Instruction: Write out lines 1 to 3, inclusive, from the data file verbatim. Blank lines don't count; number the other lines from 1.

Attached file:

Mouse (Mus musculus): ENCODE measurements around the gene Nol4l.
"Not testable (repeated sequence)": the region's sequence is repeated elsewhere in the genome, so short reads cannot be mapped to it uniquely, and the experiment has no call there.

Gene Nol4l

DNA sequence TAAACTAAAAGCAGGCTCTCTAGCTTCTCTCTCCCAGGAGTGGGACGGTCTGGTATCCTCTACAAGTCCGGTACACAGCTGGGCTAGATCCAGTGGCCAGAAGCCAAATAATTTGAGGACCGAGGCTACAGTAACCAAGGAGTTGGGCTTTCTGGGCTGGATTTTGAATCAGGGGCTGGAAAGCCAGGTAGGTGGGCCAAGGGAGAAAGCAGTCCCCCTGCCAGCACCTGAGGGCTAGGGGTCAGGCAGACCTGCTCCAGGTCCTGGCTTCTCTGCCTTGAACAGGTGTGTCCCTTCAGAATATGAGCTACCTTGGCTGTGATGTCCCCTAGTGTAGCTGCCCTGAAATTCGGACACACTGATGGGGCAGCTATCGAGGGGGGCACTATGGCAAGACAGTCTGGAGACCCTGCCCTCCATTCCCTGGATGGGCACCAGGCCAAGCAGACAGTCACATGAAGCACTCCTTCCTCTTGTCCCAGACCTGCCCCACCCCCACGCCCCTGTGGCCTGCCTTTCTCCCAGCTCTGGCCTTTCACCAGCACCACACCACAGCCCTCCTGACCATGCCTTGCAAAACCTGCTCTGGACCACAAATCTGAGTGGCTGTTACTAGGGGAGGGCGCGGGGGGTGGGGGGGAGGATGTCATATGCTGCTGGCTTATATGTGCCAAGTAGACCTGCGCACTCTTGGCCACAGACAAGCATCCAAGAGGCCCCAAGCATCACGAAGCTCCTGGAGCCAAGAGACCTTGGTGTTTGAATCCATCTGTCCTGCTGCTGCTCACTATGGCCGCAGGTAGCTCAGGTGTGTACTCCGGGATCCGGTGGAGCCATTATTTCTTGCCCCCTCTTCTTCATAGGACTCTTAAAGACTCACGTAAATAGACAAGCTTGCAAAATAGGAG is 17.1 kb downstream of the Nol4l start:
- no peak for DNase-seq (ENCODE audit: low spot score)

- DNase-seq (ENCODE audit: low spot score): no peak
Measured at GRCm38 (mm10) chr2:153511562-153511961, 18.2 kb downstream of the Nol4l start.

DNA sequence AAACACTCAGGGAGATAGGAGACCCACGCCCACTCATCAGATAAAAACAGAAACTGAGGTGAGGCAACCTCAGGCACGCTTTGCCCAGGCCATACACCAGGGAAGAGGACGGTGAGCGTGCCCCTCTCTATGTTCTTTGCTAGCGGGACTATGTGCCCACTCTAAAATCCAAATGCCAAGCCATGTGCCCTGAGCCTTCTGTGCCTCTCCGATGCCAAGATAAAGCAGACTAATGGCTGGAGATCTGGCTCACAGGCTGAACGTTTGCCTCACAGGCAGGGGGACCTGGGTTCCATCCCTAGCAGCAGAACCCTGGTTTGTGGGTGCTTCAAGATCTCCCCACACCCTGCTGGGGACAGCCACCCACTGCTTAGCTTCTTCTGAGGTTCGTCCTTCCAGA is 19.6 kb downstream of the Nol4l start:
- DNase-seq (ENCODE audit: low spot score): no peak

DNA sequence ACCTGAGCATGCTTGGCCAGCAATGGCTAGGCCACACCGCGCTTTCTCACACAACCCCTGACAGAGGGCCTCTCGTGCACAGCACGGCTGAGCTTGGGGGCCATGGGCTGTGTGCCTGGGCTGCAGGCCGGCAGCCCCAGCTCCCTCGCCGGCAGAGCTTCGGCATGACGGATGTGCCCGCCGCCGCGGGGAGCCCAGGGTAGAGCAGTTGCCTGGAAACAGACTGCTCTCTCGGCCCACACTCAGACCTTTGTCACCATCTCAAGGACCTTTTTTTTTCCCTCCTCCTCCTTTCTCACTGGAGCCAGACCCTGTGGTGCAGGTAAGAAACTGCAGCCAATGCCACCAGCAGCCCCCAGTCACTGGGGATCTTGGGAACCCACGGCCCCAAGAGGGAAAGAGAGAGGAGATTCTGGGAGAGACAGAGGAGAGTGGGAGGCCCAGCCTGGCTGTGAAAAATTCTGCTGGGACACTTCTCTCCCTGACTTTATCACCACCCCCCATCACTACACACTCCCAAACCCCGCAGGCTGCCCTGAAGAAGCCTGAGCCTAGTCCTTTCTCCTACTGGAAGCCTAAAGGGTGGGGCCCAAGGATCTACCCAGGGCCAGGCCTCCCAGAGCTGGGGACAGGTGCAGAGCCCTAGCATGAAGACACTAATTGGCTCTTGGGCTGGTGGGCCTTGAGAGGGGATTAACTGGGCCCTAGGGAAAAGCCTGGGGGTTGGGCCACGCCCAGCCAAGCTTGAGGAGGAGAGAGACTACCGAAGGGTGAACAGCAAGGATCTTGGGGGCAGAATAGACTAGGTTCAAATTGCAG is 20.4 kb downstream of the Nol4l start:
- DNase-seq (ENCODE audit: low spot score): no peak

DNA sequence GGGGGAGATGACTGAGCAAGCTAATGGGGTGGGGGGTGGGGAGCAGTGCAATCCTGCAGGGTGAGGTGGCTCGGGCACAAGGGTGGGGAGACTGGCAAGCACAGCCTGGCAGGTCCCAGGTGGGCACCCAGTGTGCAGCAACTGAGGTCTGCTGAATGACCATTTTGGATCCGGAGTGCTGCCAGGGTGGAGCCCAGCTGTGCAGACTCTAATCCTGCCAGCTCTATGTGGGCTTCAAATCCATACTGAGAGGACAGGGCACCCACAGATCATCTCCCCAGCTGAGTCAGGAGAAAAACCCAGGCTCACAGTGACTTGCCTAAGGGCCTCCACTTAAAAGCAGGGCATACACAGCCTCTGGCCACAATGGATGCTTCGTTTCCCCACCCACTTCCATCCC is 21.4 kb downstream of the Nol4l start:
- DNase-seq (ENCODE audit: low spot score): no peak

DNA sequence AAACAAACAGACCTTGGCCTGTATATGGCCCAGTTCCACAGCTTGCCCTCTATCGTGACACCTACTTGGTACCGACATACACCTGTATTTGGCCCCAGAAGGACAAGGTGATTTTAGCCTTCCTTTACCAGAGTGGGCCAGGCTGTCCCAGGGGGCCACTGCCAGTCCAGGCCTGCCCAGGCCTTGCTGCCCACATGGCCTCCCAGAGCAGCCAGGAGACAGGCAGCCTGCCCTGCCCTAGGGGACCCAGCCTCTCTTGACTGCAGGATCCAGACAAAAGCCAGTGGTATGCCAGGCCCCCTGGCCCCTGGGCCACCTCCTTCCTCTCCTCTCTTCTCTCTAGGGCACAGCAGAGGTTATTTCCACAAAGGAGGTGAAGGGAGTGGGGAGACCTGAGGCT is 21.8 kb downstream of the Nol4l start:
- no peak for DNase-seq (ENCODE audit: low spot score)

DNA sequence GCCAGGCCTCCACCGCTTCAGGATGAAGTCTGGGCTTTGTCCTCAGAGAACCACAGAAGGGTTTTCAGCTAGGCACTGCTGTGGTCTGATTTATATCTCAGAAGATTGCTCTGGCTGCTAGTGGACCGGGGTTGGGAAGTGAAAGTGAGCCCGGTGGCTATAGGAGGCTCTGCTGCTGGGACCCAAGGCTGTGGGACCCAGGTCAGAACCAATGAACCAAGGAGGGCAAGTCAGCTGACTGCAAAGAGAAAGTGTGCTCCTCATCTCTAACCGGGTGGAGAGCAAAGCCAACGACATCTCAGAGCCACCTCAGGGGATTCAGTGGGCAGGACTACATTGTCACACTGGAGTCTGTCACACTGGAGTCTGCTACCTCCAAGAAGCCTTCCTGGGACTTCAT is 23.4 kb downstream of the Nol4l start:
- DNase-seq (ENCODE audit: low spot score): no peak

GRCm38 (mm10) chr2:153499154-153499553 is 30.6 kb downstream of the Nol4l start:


Mouse (Mus musculus): ENCODE measurements around the gene Nol4l.
"Not testable (repeated sequence)": the region's sequence is repeated elsewhere in the genome, so short reads cannot be mapped to it uniquely, and the experiment has no call there.

Gene Nol4l